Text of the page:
The AoD method is essentially the opposite of AoA, as the transmitting device contains an array of antennas, while the receiving device contains a single-antenna receiver. The receiving device samples the signal as IQ components and performs the coordinate calculation. This scenario is optimal for devices like mobile phones that typically contain only one antenna for Bluetooth. Mobile phones are capable of utilizing Bluetooth 5.1 location tracking without the need for added hardware, as long as they contain the software necessary to support the location engine.

Design Requirements

Hardware requirements for Bluetooth direction-finding differs depending on the node device. The simple tags needed for AoA or AoD only require a single antenna, which is similar to that of traditional Bluetooth devices. However, designs for locators that rely on a multiple antenna array become much more complex. At the locator hub, an antenna array is multiplexed to the Bluetooth SoC through an external radio frequency (RF) switch that essentially switches between the antennas to collect (quadrature) IQ samples from each element. Multiple antennas are implemented in this fashion, as manufacturing Bluetooth SoCs with multiple antennas ports or pins would prove to be extremely expensive. The antenna array requires 360-degree coverage to ensure reception to omnidirectional signals, or 180 degrees for wall-mounted units. In addition to these hardware requirements, Bluetooth 5.1 devices require software enhancements to support the location engine needed to transmit specific direction-finding packets and to carry out the angle calculations on the receiver side.

Conclusion

Bluetooth 5.1 brought about many benefits for Real-Time Location Systems in addressing complex IoT applications. With the previous versions of Bluetooth being some of the most prevalent wireless technologies existing today, Bluetooth 5.1 and now, Bluetooth 5.2, make it easier for product developers to create Real-Time Location Systems that are more stable and accurate, while easier to integrate with various devices. From tracking the mobile devices of customers at the mall to the many tagged sensors mounted to containers and boxes in warehouses, assets can now be easily monitored to provide more in-depth data to network administrators.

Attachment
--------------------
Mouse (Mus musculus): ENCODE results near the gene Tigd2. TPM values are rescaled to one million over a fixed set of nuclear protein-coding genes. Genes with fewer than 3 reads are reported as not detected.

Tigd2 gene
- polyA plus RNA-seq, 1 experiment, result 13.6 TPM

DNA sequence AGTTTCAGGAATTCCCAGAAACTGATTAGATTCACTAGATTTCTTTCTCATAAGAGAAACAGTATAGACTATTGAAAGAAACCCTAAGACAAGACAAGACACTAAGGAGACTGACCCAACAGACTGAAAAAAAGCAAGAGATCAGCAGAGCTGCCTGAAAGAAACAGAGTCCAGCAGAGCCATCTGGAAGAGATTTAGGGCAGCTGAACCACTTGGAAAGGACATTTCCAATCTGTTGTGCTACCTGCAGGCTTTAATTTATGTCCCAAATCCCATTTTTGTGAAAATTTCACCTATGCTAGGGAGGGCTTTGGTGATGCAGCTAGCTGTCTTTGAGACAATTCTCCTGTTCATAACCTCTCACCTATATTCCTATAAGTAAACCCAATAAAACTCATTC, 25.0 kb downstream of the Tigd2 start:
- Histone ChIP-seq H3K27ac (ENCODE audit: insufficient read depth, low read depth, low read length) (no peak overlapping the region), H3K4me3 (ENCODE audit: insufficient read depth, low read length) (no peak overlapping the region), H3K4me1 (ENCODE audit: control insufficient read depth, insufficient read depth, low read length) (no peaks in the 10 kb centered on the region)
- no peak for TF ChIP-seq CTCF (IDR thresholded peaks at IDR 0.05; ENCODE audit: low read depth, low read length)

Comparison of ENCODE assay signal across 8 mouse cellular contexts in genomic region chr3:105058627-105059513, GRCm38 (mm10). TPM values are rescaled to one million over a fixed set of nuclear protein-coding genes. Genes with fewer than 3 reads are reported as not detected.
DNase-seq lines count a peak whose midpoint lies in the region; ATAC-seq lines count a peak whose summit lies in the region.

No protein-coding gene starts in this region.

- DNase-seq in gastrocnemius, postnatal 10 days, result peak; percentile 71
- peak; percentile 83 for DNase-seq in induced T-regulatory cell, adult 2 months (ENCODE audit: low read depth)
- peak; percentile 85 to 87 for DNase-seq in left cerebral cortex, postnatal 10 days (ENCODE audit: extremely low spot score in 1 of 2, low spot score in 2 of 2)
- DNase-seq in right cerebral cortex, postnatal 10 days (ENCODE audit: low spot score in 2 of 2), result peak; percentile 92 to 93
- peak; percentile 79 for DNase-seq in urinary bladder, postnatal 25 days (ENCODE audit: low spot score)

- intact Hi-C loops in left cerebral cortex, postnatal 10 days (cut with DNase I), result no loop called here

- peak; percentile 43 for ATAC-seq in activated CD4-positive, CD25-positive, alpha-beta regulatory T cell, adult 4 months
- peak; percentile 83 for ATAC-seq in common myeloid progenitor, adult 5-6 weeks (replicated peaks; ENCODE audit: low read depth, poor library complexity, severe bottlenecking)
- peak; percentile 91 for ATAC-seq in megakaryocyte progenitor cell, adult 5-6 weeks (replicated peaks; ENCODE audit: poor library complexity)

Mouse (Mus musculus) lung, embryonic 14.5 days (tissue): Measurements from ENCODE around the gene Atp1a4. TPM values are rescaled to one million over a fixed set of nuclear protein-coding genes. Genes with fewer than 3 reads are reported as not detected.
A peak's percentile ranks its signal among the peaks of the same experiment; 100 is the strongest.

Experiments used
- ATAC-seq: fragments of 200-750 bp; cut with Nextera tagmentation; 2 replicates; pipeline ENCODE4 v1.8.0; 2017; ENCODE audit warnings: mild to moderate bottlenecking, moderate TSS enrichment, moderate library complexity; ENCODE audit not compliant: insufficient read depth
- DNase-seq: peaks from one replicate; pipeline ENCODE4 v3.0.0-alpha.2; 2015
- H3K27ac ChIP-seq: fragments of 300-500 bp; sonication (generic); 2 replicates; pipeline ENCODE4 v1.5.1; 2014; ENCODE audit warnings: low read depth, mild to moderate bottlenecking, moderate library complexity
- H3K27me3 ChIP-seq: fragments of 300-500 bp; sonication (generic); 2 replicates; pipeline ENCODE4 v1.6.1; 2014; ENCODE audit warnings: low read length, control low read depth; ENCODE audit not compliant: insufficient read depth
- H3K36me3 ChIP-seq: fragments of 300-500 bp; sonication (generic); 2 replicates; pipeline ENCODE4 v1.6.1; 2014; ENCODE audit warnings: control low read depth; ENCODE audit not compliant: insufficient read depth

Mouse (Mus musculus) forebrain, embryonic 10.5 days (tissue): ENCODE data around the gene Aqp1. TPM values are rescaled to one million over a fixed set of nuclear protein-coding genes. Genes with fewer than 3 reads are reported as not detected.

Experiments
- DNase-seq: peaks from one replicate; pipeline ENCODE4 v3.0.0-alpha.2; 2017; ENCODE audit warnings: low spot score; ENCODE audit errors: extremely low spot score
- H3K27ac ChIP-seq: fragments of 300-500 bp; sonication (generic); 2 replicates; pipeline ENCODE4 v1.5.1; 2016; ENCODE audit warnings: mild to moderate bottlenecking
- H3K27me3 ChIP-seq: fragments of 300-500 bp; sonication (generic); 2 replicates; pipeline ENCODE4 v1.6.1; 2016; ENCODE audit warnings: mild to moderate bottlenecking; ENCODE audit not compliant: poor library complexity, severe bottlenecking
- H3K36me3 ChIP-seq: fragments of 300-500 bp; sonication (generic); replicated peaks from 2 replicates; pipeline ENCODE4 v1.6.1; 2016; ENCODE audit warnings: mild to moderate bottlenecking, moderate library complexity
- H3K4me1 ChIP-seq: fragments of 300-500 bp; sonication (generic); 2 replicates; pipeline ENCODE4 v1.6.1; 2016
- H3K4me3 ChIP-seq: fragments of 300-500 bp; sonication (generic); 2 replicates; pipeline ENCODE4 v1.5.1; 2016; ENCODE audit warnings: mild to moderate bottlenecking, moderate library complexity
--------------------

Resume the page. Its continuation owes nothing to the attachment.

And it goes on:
The Advanced Bluetooth 5.1 Direction-Finding blog was written by Augustine Nguyen and was first published on www.semiconductorstore.com.



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Augustine Nguyen Augustine Nguyen is an applications engineer at Symmetry Electronics. He has his Bachelor’s in Electrical Engineering from University of California, Irvine and 5 years of hands-on experience in application development and systems testing for Bluetooth and Wi-Fi. In his current role, Augustine works as a technical advisor to assist engineers in designing, developing, and implementing IoT and embedded system products. Augustine is customer service oriented and works diligently to meet customer objectives while providing innovative solutions to common problems. He has extensive knowledge of the latest products and technologies and active relationships with the world’s leading electronic component manufacturers. Augustine is adept in various programming languages, including C/C++, Python, VHDL, Verilog, MATLAB, and CAD software.

About Symmetry Electronics

In July 2017, Symmetry Electronics was acquired by TTI, Inc., a Berkshire Hathaway company. As an authorized global semiconductor distributor offering technical support, sales and distribution of wireless and video technologies, Symmetry has been selling electronic components since 1998. Symmetry serves customers with a worldwide sales and engineering team delivering technical services alongside an e-commerce experience. With its focused line card, growing inventory and unsurpassed technical support, Symmetry strives to support design engineers and buyers throughout the design cycle and into production. The company is headquartered in Los Angeles with international offices in Mexico, Brazil, Canada, and China.